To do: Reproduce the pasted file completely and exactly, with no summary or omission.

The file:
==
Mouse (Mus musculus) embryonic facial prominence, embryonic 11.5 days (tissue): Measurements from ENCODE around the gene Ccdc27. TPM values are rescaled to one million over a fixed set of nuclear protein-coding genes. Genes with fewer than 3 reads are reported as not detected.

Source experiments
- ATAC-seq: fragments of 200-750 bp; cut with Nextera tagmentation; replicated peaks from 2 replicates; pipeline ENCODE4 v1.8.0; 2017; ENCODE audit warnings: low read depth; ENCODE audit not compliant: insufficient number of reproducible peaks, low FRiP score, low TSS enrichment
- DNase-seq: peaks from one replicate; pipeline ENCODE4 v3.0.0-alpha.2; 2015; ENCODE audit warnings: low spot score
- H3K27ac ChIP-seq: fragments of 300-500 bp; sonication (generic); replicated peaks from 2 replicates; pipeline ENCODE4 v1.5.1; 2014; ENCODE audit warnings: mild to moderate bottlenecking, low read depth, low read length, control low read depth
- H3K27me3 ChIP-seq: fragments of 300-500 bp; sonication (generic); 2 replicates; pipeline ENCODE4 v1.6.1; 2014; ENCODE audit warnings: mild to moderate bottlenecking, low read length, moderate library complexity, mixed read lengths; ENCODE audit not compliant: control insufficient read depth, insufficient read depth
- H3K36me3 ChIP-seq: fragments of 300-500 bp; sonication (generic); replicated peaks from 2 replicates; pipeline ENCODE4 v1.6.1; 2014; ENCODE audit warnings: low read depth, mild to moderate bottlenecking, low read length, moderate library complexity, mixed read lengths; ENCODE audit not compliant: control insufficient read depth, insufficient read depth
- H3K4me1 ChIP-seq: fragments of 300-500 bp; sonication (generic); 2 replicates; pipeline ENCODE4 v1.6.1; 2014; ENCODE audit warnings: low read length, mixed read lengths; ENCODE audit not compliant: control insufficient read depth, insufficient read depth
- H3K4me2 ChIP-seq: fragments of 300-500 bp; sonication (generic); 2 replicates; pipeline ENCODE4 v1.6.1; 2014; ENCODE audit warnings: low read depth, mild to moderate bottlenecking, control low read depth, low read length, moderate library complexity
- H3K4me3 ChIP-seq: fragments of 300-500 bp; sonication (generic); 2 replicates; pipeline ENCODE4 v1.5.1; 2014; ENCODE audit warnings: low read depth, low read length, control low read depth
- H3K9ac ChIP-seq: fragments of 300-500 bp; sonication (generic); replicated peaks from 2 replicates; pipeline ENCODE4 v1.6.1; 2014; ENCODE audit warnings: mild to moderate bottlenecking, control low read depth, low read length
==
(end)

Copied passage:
Mouse (Mus musculus) embryonic facial prominence, embryonic 11.5 days (tissue): Measurements from ENCODE around the gene Ccdc27. TPM values are rescaled to one million over a fixed set of nuclear protein-coding genes. Genes with fewer than 3 reads are reported as not detected.

Source experiments
- ATAC-seq: fragments of 200-750 bp; cut with Nextera tagmentation; replicated peaks from 2 replicates; pipeline ENCODE4 v1.8.0; 2017; ENCODE audit warnings: low read depth; ENCODE audit not compliant: insufficient number of reproducible peaks, low FRiP score, low TSS enrichment
- DNase-seq: peaks from one replicate; pipeline ENCODE4 v3.0.0-alpha.2; 2015; ENCODE audit warnings: low spot score
- H3K27ac ChIP-seq: fragments of 300-500 bp; sonication (generic); replicated peaks from 2 replicates; pipeline ENCODE4 v1.5.1; 2014; ENCODE audit warnings: mild to moderate bottlenecking, low read depth, low read length, control low read depth
- H3K27me3 ChIP-seq: fragments of 300-500 bp; sonication (generic); 2 replicates; pipeline ENCODE4 v1.6.1; 2014; ENCODE audit warnings: mild to moderate bottlenecking, low read length, moderate library complexity, mixed read lengths; ENCODE audit not compliant: control insufficient read depth, insufficient read depth
- H3K36me3 ChIP-seq: fragments of 300-500 bp; sonication (generic); replicated peaks from 2 replicates; pipeline ENCODE4 v1.6.1; 2014; ENCODE audit warnings: low read depth, mild to moderate bottlenecking, low read length, moderate library complexity, mixed read lengths; ENCODE audit not compliant: control insufficient read depth, insufficient read depth
- H3K4me1 ChIP-seq: fragments of 300-500 bp; sonication (generic); 2 replicates; pipeline ENCODE4 v1.6.1; 2014; ENCODE audit warnings: low read length, mixed read lengths; ENCODE audit not compliant: control insufficient read depth, insufficient read depth
- H3K4me2 ChIP-seq: fragments of 300-500 bp; sonication (generic); 2 replicates; pipeline ENCODE4 v1.6.1; 2014; ENCODE audit warnings: low read depth, mild to moderate bottlenecking, control low read depth, low read length, moderate library complexity
- H3K4me3 ChIP-seq: fragments of 300-500 bp; sonication (generic); 2 replicates; pipeline ENCODE4 v1.5.1; 2014; ENCODE audit warnings: low read depth, low read length, control low read depth
- H3K9ac ChIP-seq: fragments of 300-500 bp; sonication (generic); replicated peaks from 2 replicates; pipeline ENCODE4 v1.6.1; 2014; ENCODE audit warnings: mild to moderate bottlenecking, control low read depth, low read length